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A Rational Look at Christianity; Basing Reason in Truth

The Argument from Design
Responding to Objections, Part II

2. God of the Gaps?

This is key: underlying nearly ever design argument, you'll find the assumption of ignorance of something and then the conclusion that since we don't know, then a god must be the proper explanation. Ignored is the question of whether or not an unknown and possibly unknowable god, using unknown and possibly unknowable methods, for unknown and possibly unknowable reasons, can ever be considered a rational "explanation" for anything. After all, it certainly doesn't provide us with much in the way of new and useful information. All that has happened is that our ignorance has been slightly reworded and not at all ameliorated. About.com: Agnosticism/Atheism, Argument from Design
The author of this piece from About.com summarizing the objections to the Argument from Design takes on the old "God of the Gaps" argument. Several things may be said in response to this objection.

First, I am personally willing to admit that there is some truth to the fact that God is in the gaps. It is not, however, the gaps of human knowledge, but in the gaps of naturalism itself. Christians do not believe, for example, that thunder is caused by God. Christians are perfectly satisfied with and wholeheartedly agree and accept the scientific explanations for the cause of thunder in a purely naturalistic realm. At the same time, Christians know that God is the cause of thunder. No, He doesn't cause thunder by beating on drums or bowling in heaven. We don't even believe that God reaches out of heaven and throws lightning bolts at the earth which causes thunder. Those are infantile notions of what Christians believe. But at the same time, we see God as being the ultimate cause of all of these things because the very universe that was put together by God is held together by his sustaining power. (Hebrews 1:3) Thus, it is ultimately God who causes the lightning to strike, even though he is not personally throwing the lightning bolts but instead is maintaining and sustaining the universe which allows for the striking of the lightning and the rolling of the thunder.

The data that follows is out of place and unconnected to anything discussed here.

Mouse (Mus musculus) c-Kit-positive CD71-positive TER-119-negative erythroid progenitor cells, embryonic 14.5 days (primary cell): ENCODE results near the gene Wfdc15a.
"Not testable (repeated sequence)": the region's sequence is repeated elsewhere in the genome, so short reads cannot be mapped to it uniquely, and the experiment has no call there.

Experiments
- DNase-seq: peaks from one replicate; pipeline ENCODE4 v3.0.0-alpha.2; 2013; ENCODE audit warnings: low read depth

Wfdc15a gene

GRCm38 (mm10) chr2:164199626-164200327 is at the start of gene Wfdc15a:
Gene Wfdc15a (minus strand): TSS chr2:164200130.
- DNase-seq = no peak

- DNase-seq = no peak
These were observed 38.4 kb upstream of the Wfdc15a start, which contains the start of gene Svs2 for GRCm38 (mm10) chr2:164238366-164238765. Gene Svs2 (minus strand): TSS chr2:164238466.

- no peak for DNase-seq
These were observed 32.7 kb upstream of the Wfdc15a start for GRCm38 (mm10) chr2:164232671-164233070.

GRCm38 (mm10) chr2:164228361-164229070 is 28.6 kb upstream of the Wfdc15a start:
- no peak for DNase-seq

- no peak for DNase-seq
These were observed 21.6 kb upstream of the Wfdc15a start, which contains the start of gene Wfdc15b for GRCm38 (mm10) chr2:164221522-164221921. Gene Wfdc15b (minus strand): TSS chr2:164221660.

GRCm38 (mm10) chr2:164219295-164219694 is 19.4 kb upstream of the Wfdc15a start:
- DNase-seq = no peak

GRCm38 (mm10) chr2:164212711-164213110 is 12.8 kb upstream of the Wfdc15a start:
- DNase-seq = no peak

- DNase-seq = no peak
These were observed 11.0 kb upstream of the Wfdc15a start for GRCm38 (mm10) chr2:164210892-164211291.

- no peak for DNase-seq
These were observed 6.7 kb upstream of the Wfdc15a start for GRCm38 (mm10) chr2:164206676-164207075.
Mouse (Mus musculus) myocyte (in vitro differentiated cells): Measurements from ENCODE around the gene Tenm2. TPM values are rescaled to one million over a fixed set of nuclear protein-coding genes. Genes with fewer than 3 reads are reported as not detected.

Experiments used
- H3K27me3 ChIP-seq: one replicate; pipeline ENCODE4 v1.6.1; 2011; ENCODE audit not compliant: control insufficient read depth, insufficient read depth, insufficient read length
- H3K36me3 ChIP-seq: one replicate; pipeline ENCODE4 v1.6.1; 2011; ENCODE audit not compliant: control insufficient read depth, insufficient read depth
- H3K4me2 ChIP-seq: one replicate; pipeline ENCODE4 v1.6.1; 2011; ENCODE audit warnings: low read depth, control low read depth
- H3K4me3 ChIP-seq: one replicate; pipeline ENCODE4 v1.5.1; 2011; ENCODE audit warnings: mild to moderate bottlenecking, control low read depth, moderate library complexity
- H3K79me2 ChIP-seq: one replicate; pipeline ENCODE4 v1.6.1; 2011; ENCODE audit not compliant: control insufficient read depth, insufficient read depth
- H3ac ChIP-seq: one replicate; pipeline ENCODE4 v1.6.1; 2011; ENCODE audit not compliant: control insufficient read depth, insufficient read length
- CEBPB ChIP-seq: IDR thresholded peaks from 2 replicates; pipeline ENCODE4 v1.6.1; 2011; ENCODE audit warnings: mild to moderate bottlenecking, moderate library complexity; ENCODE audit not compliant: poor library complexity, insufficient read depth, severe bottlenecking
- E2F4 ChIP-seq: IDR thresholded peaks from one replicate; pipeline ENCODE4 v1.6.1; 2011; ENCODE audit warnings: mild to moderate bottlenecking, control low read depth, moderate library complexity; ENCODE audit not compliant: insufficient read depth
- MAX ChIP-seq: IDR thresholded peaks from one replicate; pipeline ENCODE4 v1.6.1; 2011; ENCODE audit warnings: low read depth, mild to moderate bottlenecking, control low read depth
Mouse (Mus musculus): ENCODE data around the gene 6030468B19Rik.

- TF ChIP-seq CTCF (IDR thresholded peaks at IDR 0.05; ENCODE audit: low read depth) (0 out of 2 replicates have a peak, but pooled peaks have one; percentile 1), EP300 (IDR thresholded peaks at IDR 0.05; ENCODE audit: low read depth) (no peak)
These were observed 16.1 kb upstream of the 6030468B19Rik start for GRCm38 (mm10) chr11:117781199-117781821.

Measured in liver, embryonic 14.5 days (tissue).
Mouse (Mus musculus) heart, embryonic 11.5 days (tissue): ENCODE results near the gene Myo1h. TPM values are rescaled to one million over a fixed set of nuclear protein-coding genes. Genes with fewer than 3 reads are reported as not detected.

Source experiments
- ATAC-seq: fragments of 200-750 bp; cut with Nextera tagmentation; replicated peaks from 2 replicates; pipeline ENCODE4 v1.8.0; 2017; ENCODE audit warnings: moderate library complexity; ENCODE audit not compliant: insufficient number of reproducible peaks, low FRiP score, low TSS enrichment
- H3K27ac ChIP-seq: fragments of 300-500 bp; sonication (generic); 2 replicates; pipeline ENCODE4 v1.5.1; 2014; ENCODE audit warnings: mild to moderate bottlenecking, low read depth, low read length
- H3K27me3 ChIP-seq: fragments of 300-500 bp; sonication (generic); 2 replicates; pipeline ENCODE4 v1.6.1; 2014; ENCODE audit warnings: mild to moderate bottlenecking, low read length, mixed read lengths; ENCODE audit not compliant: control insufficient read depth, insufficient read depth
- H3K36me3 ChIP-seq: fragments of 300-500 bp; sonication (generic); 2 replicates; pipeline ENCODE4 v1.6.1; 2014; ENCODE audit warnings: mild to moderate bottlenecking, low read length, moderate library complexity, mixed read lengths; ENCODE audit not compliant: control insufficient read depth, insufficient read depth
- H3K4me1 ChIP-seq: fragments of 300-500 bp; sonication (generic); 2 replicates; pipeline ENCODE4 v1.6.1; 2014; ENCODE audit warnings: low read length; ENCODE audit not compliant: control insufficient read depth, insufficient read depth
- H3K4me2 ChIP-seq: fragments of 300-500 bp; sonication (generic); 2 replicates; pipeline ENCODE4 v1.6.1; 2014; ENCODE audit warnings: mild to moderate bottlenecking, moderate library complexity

Having stated the foregoing, that is not to say that the Argument from Design is limited to this type of input from God. No, the Argument from Design states that the universe shows such design and elegance that it cannot have come from nature. This is the key to the response to this objection. In arguing for God's creative hand which is everywhere visible (Rom. 1:20), Christians are not saying simply that "we don't know how it happened, so it must have been God." No, we are saying "it could not have happened naturally, so it must have been an outside creator, and given the facts that we can deduce about this creator from the cosmos He created, He must be God."

Which approach to the question is being used by the author of the About.com article when he says: "underlying nearly ever design argument, you'll find the assumption of ignorance of something and then the conclusion that since we don't know, then a god must be the proper explanation"? Obviously, it is the first. But that isn't the argument being advanced. If Christians assumed that because something was unknown then it must have been God acting directly, Western science (which has its birth in the Christian west) would never have come into being. Why should it if everything unknown could simply be attributed to God? No, Christians have forever argued for God's creative hand, but have always looked first for physical explanations. If a physical explanation is found, then that doesn't bother the thinking Christian at all, nor does it make the Argument from Design any weaker.

5 comments:

Is God the ultimate cause of cancer?

Carr,

Why not just get an account so you don't have to be anonyn?

This is slightly off topic, but I would be interested in seeing you post a critique of the theistic evolution position.

"Is God the ultimate cause of cancer," asks the anonymous poster. I think that is a bit off point to my post, but I will answer this way: it is my belief that the evidence shows that God is most definitely the creator of the universe. Causation, however, is a funny thing. Any law school student is familiar with the myriad of cases dealing with causation. There are intervening causes, direct causes, indirect causes, proximate causes, etc. etc. So I guess I will ask you to be more specific in what you mean by "cause" before I can answer the question more thoroughly.

I will be happy to get something posted on theistic evolution, but I cannot promise when I will get to it. :)

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